While speaking of NATO as one of the pillars for Polish defence policy, it must be pointed out that Poland has long been not just the “receiver” of security: our army are tested professionals who have proven their courage and professionalism during many foreign missions, both under the umbrella of NATO and the European Union. We keep collaborating with our allies: our forces are currently present in NATO’s international combat groups that station in Latvia and Romania.

While speaking of international campaign for security, we must not forget about the recent NATO summit in Madrid. It was a particularly important event because it drafted a perspective for the Alliance’s activities in the coming years. Decisions taken there clearly contribute to greater security not only of Poland alone, but of the entire eastern flank of NATO. One must mention here not only Sweden’s and Finland’s decision about joining NATO, but also USA’s decision on the permanent HQ for US Army’s V Corps to be established in Poland to be in charge of commanding the US land forces across the eastern flank of NATO.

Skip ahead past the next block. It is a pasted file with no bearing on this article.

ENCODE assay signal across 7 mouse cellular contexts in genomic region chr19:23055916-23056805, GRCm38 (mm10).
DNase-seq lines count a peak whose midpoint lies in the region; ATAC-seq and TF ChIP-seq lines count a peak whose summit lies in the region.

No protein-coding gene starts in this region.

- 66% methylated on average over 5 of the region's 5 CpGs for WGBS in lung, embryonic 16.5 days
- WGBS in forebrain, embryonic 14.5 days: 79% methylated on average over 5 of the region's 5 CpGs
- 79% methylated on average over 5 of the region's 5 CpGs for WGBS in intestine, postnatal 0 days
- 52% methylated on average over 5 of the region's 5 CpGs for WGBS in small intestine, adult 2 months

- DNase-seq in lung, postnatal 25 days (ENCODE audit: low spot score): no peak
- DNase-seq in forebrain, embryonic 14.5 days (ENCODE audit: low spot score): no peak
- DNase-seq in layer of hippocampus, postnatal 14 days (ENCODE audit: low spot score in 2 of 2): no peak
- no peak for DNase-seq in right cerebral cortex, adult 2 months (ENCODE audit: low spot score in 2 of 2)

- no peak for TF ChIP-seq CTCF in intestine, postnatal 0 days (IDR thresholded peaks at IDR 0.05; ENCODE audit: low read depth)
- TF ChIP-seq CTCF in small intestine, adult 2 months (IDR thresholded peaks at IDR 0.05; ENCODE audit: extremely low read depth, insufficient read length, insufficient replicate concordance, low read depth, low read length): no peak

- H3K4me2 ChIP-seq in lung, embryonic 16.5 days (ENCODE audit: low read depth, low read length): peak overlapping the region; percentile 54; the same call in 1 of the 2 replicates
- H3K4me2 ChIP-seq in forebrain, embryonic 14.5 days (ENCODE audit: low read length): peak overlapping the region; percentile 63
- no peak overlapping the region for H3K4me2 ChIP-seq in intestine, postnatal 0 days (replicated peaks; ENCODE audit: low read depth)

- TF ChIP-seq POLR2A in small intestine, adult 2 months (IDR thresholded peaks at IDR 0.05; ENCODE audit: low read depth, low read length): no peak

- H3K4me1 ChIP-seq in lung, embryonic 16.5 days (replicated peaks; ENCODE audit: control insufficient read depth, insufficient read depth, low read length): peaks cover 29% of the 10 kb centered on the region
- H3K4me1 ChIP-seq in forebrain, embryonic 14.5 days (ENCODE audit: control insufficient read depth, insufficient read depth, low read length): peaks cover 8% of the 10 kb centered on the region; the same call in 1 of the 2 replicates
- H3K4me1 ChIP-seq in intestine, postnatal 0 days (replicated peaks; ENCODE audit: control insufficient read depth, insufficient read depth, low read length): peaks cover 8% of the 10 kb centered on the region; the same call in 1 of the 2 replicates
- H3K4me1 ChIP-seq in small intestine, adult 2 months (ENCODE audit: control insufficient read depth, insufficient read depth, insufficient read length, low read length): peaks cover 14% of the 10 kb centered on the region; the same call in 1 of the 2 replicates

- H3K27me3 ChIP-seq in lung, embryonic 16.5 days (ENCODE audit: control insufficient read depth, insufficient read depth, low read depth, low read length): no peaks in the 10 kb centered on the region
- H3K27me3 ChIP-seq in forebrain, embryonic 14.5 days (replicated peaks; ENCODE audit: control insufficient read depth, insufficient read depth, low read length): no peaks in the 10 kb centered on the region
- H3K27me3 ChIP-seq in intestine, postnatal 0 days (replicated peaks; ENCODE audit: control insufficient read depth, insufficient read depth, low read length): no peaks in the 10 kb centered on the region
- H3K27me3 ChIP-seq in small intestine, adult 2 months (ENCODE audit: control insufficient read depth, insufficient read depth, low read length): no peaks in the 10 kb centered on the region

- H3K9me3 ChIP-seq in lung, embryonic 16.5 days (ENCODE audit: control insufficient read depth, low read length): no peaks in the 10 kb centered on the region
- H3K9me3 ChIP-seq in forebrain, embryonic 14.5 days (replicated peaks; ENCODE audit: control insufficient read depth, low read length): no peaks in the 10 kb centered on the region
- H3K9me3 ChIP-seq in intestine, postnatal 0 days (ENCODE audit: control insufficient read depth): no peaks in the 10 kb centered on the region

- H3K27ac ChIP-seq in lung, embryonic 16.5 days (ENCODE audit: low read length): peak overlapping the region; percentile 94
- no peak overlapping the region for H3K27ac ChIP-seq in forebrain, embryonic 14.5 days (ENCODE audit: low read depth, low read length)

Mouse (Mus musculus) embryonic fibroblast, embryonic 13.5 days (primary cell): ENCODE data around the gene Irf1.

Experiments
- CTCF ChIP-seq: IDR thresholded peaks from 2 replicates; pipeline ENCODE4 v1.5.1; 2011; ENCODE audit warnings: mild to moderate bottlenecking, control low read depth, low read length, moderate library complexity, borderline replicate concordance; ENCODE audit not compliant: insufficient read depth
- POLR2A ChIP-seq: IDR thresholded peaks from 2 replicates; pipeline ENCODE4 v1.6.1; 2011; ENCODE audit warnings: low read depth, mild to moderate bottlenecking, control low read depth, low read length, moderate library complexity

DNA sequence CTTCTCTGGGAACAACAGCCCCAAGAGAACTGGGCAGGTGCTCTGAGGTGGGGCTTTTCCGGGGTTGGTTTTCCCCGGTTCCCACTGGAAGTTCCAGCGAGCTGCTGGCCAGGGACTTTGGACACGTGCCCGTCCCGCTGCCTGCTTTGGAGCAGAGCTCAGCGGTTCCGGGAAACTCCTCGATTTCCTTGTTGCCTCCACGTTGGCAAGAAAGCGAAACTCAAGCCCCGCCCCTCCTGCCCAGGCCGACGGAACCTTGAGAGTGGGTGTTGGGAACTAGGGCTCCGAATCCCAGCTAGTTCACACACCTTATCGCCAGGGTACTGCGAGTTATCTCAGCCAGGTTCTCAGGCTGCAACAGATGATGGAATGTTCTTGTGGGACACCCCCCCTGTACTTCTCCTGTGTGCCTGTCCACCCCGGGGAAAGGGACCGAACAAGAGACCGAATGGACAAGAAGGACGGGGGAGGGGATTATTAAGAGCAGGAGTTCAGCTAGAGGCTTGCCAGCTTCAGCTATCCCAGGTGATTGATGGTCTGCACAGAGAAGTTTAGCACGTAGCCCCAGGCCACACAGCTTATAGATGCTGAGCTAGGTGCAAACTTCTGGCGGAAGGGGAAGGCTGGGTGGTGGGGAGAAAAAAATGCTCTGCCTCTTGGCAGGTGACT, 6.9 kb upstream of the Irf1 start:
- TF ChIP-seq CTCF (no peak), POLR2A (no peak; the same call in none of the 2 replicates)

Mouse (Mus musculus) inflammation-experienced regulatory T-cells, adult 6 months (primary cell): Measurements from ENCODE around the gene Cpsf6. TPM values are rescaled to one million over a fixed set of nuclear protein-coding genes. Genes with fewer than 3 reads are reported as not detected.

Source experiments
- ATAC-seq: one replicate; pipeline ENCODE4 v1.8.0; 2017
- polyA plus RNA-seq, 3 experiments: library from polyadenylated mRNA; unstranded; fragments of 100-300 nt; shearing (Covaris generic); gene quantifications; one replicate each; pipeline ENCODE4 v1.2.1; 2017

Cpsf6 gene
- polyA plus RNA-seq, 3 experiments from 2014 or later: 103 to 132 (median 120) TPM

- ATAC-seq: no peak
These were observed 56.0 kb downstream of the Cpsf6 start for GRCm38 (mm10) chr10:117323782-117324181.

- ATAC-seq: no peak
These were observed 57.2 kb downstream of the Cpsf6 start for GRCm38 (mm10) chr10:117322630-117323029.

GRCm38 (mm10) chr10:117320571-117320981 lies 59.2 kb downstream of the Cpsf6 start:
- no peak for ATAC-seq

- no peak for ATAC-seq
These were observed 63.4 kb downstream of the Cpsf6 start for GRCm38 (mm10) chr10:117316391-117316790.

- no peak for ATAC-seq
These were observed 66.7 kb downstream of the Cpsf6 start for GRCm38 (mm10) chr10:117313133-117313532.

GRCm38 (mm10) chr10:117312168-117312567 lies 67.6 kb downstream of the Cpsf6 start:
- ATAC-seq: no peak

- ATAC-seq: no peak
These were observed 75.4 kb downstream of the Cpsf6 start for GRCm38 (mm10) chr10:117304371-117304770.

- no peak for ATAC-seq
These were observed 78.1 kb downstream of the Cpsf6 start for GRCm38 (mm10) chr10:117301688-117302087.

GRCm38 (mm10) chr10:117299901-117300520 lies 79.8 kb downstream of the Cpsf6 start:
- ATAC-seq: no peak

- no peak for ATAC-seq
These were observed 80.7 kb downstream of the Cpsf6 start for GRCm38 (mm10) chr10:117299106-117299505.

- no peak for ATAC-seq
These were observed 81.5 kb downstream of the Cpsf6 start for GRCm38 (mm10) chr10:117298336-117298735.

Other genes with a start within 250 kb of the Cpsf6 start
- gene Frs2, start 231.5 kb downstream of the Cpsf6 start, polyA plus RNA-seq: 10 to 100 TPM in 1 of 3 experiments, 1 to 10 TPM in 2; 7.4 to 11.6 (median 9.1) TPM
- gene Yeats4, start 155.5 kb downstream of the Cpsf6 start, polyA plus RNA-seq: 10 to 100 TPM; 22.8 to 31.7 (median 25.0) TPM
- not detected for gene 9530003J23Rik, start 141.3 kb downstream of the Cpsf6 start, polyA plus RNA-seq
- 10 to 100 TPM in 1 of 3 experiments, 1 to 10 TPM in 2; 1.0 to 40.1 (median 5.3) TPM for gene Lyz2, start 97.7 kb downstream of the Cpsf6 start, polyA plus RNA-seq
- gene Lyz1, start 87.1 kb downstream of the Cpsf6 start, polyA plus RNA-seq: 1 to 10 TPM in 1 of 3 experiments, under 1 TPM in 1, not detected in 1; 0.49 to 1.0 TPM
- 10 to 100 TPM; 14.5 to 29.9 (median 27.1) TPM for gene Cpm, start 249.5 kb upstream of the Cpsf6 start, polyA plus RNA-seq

.We are consistent in building a complete security system. It is not only the long-term increase in financing for development of the Armed Forces or technical upgrade. It is also about building civic awareness and readiness to take the responsibility for our common safety. Despite the tragedy of war in Ukraine, Poland is a safe country. Despite the passing years, the memory of the Polish-Bolshevik war is still vivid, and the values such as courage, honour, and love for the Homeland are cherished, among others, during the national Polish Army Day celebrated in Poland on August 15.

Mariusz Błaszczak